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Turquoise is an opaque mineral that occurs in beautiful colors ranging from light blue to blue-green to yellow-green.  Chemically speaking, turquoise is a hydrous phosphate of copper and aluminum (CuAl6(PO4)4(OH)8·5H2). Turquoise is seldom discovered in well-formed crystals. Instead it is typically an aggregate of micro crystals. When these micro crystals are tightly packed together, the resulting turquoise has greater durability, lower porosity and takes a high luster polish.  The hardness of turquoise ranges from 5 to 6 on the Moh's scale making it hard enough for a turquoise engagement ring or turquoise wedding ring if worn with care.  Turquoise forms best in an arid climate which explains why most of the world's turquoise rough is currently mined in the southwestern United States, China, Chile, Egypt, Iran, and Mexico. Turquoise forms when water percolates through rocks that contain copper, aluminum and other minerals. Complex chemical reactions take place over millions of years that result in the formation of turquoise deposits.



Exactly when turquoise first came to the attention of man is unknown. Turquoise gets its name from the French expression pierre tourques, or “Turkish stone.” The name originated in the thirteenth century and reflects the fact that turquoise probably first arrived in Europe through Turkish sources.

One of the earliest known turquoise producing regions is Persia, now known as Iran.  Historians believe turquoise has been mined there for more than 2,000 years. Turquoise collected from this region is known for its incredible robin’s egg blue color and is often called Persian turquoise.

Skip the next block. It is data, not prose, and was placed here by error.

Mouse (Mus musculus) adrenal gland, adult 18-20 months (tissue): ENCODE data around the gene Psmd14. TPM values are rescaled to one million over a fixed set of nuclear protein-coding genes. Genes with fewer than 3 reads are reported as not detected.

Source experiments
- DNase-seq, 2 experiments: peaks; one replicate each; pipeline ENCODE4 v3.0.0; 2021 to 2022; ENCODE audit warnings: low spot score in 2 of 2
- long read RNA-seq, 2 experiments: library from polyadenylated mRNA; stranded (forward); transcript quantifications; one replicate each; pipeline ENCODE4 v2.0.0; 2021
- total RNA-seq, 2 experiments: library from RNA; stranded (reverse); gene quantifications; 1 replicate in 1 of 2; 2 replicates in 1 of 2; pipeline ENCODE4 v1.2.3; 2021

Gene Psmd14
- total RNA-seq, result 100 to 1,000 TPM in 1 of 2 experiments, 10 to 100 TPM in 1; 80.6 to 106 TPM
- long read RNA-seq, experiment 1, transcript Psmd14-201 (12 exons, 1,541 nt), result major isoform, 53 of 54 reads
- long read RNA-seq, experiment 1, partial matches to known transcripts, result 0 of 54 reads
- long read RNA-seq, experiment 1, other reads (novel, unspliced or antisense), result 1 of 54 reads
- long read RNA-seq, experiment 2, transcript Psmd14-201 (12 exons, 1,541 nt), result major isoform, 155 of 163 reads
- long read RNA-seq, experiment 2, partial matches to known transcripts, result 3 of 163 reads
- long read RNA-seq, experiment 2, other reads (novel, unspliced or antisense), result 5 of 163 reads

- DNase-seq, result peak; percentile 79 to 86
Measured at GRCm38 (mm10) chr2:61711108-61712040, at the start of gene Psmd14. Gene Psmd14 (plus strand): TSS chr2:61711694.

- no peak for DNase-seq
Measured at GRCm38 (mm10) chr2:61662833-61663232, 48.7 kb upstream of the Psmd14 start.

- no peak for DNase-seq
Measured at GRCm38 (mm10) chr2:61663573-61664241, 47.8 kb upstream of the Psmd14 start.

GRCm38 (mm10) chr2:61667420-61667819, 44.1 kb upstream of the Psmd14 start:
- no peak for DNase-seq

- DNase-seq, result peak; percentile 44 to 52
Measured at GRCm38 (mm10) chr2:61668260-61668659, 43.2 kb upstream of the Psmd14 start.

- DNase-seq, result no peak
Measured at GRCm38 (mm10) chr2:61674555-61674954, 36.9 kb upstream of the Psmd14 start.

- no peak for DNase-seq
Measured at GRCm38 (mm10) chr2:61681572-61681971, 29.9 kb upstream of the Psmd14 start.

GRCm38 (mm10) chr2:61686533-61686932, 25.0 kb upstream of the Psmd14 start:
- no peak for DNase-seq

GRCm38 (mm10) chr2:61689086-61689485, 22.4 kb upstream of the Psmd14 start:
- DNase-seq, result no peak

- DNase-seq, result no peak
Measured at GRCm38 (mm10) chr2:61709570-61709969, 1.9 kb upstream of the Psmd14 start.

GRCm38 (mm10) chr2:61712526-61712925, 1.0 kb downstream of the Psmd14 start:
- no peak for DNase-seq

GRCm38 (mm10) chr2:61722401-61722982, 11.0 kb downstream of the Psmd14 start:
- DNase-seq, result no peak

The earliest record of turquoise being used in jewelry or in ornaments can be found in ancient Egypt.  The Egyptian use of turquoise stretches back as far as the First Dynasty in 5500 BC when it was first used for beads. Turquoise was often combined with other ornamental stones and inlaid in gold by Egyptians to produce very sophisticated jewelry.  The most well known works incorporating turquoise are those recovered from King Tut's tomb.  Tutankhamun's death mask, perhaps one of the most recognized works of art in the world, is inlaid with turquoise, lapis, carnelian, amazonite and other stones.

The earliest known use of turquoise in North America was in the Chaco Canyon area of northwestern New Mexico. The use of turquoise by these Native Americans dates back to 2000 years ago. These ancient artists produced pendants, beads and inlay work out of turquoise.  Native Americans held turquoise and objects carved from turquoise in high regard by were widely traded across the southwest and into South America. Early Native American turquoise jewelry designs were simple and did not use metal findings to secure the stones.  It was not until the late 1800's when Native American jewelry artisans began using coin silver to make their silver turquoise jewelry. Their jewelry evolved into the turquoise and sterling silver Native American jewelry that is popular today.

Kingman birdseye rough turquoise samples
Early Egyptians used turquoise in jewelr
Turquoise engagement and wedding rings by Hileman
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